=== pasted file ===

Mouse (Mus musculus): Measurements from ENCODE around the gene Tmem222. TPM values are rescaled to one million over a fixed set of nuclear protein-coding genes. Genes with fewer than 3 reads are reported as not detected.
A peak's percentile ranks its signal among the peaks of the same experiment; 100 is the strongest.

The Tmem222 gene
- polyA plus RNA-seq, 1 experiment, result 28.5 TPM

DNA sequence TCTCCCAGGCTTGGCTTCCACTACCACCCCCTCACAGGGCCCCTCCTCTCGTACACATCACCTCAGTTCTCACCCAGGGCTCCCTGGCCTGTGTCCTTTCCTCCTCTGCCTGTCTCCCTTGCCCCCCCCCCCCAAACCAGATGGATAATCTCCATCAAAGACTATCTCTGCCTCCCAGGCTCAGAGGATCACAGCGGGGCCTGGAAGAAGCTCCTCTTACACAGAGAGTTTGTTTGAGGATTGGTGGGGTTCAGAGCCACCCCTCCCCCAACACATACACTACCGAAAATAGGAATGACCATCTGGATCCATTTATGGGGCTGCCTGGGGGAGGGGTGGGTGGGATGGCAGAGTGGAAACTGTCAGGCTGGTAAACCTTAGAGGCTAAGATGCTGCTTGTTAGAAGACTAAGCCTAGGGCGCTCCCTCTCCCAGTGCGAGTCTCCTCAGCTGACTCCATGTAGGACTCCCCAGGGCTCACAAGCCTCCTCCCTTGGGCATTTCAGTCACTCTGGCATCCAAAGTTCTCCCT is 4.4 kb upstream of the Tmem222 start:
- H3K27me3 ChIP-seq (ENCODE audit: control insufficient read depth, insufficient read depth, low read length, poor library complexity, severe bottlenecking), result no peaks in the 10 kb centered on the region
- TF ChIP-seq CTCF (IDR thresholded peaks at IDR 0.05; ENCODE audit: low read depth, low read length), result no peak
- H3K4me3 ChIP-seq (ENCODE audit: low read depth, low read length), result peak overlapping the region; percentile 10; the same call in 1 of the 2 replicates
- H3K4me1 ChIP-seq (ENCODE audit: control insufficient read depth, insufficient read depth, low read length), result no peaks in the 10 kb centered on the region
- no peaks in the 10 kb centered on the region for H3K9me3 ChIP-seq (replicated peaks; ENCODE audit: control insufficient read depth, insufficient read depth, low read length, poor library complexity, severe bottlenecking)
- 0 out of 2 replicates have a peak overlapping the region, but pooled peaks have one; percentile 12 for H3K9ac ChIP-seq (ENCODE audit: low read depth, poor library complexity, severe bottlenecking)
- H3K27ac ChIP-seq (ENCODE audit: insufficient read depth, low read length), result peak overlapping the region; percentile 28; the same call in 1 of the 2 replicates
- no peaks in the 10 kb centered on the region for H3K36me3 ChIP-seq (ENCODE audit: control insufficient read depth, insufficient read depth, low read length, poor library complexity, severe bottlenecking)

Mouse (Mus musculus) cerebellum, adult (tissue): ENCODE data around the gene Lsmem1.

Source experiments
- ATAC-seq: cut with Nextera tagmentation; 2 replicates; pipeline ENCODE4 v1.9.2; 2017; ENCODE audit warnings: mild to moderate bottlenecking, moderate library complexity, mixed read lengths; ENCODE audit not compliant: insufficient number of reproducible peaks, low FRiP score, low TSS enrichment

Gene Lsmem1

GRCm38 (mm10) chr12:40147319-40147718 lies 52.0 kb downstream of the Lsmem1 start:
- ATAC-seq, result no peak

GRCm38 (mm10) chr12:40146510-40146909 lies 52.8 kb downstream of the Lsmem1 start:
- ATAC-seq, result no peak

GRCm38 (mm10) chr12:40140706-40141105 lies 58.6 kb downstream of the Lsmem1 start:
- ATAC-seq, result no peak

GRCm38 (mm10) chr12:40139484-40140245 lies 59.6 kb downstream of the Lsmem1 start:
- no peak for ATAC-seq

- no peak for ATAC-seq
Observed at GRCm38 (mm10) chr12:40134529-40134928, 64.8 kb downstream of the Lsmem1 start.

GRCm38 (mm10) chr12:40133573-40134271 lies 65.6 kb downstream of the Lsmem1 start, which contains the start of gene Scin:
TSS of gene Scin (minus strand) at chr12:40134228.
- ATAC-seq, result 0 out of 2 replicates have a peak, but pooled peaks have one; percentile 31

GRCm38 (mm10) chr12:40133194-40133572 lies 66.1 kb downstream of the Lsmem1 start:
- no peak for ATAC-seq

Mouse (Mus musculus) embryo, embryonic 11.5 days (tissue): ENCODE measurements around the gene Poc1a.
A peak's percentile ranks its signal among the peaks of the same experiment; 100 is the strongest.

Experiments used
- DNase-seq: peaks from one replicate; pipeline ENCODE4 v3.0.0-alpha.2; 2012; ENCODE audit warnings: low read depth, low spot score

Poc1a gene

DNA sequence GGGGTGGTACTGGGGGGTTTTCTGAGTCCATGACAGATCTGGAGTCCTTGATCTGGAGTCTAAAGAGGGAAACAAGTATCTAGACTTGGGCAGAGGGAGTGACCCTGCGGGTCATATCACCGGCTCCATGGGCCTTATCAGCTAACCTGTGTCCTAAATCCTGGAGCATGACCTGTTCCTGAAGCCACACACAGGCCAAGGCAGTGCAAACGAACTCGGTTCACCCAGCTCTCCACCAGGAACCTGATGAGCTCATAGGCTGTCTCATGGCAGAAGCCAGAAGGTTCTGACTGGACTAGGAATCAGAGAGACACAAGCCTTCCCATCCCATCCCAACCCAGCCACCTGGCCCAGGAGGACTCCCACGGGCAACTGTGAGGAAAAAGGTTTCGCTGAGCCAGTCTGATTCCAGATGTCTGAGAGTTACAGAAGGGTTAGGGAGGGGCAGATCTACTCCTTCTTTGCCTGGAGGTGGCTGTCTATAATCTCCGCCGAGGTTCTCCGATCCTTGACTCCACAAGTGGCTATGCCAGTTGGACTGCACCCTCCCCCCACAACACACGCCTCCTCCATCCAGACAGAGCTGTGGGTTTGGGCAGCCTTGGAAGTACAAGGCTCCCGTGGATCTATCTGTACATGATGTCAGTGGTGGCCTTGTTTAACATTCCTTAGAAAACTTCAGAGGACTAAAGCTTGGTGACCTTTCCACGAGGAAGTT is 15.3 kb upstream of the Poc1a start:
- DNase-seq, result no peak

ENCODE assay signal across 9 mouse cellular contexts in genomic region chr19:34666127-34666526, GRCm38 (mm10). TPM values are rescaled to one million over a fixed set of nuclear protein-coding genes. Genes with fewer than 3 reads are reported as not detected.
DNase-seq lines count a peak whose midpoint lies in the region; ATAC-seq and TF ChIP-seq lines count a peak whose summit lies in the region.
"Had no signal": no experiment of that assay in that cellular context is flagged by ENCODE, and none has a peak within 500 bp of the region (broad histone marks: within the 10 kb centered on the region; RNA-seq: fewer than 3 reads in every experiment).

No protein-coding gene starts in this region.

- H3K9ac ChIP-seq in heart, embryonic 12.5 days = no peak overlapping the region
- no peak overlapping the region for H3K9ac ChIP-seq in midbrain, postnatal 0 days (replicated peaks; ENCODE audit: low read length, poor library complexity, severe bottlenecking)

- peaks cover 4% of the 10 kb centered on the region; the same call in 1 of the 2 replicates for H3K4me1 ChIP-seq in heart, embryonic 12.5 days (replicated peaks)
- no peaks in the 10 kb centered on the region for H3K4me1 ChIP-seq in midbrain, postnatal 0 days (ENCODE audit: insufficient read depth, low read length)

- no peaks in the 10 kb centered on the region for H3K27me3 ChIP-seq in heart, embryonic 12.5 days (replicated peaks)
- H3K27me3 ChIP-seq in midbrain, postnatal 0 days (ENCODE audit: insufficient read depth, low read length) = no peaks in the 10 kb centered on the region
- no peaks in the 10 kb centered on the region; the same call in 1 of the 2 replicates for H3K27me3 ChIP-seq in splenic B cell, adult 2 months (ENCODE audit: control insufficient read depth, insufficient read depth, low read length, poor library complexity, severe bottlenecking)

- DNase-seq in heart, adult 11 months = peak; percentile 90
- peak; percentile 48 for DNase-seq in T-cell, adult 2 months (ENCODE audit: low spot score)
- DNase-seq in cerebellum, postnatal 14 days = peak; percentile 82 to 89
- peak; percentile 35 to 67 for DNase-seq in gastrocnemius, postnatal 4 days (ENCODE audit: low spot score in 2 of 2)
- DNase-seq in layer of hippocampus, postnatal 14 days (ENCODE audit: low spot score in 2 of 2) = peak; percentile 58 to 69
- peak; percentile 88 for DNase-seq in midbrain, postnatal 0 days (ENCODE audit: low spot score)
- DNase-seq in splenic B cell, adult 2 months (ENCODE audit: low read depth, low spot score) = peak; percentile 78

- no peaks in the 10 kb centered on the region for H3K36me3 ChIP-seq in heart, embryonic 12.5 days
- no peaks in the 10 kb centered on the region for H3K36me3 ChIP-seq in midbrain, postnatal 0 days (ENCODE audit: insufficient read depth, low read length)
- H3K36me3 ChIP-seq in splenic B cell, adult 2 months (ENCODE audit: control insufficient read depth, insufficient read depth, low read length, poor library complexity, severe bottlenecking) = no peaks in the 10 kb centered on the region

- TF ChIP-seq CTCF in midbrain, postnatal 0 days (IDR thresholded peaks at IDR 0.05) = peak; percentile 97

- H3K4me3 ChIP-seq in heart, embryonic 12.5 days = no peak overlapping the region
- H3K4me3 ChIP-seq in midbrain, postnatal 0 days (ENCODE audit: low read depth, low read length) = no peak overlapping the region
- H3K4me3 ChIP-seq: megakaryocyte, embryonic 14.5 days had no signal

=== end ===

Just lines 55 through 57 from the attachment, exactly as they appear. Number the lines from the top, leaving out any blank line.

- DNase-seq in layer of hippocampus, postnatal 14 days (ENCODE audit: low spot score in 2 of 2) = peak; percentile 58 to 69
- peak; percentile 88 for DNase-seq in midbrain, postnatal 0 days (ENCODE audit: low spot score)
- DNase-seq in splenic B cell, adult 2 months (ENCODE audit: low read depth, low spot score) = peak; percentile 78